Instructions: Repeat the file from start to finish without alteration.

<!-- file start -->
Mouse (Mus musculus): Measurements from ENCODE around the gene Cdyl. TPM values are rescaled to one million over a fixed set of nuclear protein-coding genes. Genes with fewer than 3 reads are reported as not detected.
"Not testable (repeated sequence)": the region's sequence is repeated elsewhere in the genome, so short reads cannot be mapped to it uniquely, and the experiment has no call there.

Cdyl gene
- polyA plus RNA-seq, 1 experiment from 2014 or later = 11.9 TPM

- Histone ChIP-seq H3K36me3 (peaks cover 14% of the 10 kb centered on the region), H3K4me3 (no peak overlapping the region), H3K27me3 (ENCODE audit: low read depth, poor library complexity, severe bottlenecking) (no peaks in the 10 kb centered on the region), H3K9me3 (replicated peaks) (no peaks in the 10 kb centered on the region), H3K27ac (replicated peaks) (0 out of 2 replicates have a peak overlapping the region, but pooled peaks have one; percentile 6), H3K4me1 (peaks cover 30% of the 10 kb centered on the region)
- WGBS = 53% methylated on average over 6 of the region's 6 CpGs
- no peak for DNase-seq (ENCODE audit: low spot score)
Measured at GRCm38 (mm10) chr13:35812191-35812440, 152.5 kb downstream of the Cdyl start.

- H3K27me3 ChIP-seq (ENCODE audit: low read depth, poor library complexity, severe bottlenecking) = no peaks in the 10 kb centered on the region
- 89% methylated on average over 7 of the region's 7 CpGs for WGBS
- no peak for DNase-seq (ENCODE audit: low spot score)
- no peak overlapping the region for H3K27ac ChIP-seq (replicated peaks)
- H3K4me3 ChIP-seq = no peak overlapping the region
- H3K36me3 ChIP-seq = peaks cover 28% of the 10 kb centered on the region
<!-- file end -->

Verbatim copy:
Mouse (Mus musculus): Measurements from ENCODE around the gene Cdyl. TPM values are rescaled to one million over a fixed set of nuclear protein-coding genes. Genes with fewer than 3 reads are reported as not detected.
"Not testable (repeated sequence)": the region's sequence is repeated elsewhere in the genome, so short reads cannot be mapped to it uniquely, and the experiment has no call there.

Cdyl gene
- polyA plus RNA-seq, 1 experiment from 2014 or later = 11.9 TPM

- Histone ChIP-seq H3K36me3 (peaks cover 14% of the 10 kb centered on the region), H3K4me3 (no peak overlapping the region), H3K27me3 (ENCODE audit: low read depth, poor library complexity, severe bottlenecking) (no peaks in the 10 kb centered on the region), H3K9me3 (replicated peaks) (no peaks in the 10 kb centered on the region), H3K27ac (replicated peaks) (0 out of 2 replicates have a peak overlapping the region, but pooled peaks have one; percentile 6), H3K4me1 (peaks cover 30% of the 10 kb centered on the region)
- WGBS = 53% methylated on average over 6 of the region's 6 CpGs
- no peak for DNase-seq (ENCODE audit: low spot score)
Measured at GRCm38 (mm10) chr13:35812191-35812440, 152.5 kb downstream of the Cdyl start.

- H3K27me3 ChIP-seq (ENCODE audit: low read depth, poor library complexity, severe bottlenecking) = no peaks in the 10 kb centered on the region
- 89% methylated on average over 7 of the region's 7 CpGs for WGBS
- no peak for DNase-seq (ENCODE audit: low spot score)
- no peak overlapping the region for H3K27ac ChIP-seq (replicated peaks)
- H3K4me3 ChIP-seq = no peak overlapping the region
- H3K36me3 ChIP-seq = peaks cover 28% of the 10 kb centered on the region